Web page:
Thereafter, following numerous other cases, the Court in Banks v. Yokemick, 177 F. Supp.2d 239 (Southern District of New York, 2001), in a well-reasoned opinion by Hon. Victor Marrero, held:
“Based on the reasoning and precedent of the authorities, the Court finds that insofar as New York’s survivorship of claims statute would bar recovery of the damages that the jury awarded for Bank’s loss of enjoyment of life, the state law fails to take into account policies analogous to the goals expressed in §1983. See Burnett, 468 U.S. at 68. Weighing the state statute against Federal Rules fashioned by the Courts in assessing comparable §1983 claims, this Court is persuaded that the Federal Rules better serve the policies expressed in §1983. See Robertson, 436 U.S. at 590; Moor, 411 U.S. at 703. On this basis, the Court concludes that §1988 does not compel application of state law in the instant case. See Burnett, 468 U.S. at 47-48. Accordingly, the Court denies Yokemick’s motion for judgment as a matter of law in this regard and sustains the jury’s corresponding verdict awarding Banks damages for loss of enjoyment of life.”
In reaching its Decision the Court made the most telling of statements:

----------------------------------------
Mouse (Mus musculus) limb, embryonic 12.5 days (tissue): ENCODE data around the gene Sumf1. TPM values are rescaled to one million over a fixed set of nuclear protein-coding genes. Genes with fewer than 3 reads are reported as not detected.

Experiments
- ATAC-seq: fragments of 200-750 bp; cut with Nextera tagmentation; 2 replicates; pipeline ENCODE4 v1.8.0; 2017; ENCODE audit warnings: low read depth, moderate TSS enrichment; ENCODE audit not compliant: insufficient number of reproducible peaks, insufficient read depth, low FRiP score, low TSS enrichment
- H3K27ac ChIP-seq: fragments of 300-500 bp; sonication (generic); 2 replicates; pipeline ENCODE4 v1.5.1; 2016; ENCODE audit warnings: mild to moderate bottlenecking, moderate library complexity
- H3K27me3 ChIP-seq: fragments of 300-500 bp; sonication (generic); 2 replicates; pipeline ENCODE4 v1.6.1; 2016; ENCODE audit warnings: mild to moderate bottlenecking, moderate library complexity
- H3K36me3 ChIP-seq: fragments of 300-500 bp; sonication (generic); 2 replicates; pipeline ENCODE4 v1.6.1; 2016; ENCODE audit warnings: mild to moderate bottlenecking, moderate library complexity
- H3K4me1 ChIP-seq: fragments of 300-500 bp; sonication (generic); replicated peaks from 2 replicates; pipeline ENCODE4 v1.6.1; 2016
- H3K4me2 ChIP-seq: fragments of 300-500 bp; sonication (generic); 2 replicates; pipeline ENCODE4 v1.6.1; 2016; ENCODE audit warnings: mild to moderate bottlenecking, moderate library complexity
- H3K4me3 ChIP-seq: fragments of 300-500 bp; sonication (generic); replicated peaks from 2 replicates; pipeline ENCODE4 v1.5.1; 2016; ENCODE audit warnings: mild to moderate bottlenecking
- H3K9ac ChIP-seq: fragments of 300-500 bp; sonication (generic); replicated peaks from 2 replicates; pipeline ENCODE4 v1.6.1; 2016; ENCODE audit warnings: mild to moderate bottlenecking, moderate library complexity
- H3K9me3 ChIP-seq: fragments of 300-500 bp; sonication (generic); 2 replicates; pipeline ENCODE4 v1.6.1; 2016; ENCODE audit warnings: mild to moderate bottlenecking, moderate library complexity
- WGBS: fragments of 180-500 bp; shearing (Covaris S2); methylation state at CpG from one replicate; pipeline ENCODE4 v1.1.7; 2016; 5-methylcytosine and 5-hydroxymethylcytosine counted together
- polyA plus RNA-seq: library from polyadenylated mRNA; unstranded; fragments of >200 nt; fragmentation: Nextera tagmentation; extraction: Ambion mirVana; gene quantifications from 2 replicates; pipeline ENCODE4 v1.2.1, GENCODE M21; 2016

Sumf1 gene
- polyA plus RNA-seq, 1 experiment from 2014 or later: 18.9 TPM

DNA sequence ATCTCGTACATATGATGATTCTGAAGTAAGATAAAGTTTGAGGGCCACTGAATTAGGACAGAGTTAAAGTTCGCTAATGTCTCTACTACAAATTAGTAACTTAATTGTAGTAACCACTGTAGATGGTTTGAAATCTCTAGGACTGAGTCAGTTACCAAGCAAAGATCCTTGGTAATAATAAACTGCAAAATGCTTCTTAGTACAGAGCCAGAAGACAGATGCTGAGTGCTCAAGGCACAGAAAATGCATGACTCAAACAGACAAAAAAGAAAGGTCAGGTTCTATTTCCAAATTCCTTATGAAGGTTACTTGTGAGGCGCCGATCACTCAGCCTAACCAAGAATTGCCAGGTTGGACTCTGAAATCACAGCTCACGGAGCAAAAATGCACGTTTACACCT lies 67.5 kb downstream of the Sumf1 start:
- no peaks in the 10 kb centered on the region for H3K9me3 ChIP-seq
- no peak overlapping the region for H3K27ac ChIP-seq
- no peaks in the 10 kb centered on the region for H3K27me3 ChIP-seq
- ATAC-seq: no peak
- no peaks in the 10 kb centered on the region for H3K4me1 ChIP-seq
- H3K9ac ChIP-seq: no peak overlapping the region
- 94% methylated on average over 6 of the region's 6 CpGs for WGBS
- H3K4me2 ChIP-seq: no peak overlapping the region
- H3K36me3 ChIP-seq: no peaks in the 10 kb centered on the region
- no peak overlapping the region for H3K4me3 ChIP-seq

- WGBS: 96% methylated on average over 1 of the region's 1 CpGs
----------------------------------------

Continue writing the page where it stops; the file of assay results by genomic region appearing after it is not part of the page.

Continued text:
“The case law affirms the obvious. A result that would recognize damages for infliction of severe pain and suffering short of death but extinguish the cause of action at the moment the victim expires is inherently illogical and incompatible with the deterrent purposes of §1983. In essence, it would import into §1983 a peculiar form of economics with a macabre cost-benefit analysis. In an odd way, this calculus would discourage half-measures, enabling violators of life to draw a bounty from the saving grace of death. A defendant would be rendered liable to the injured person who suffers a punch or a slap, but not for the victim’s instant death, a mere maiming would be fully recompensed, but not a slaying. Thus, the rule would tell offenders that, having already dealt grievous blows, it pays to dispatch the victim with a self-serving act of homicide in order to realize economics on their potential civil liability.”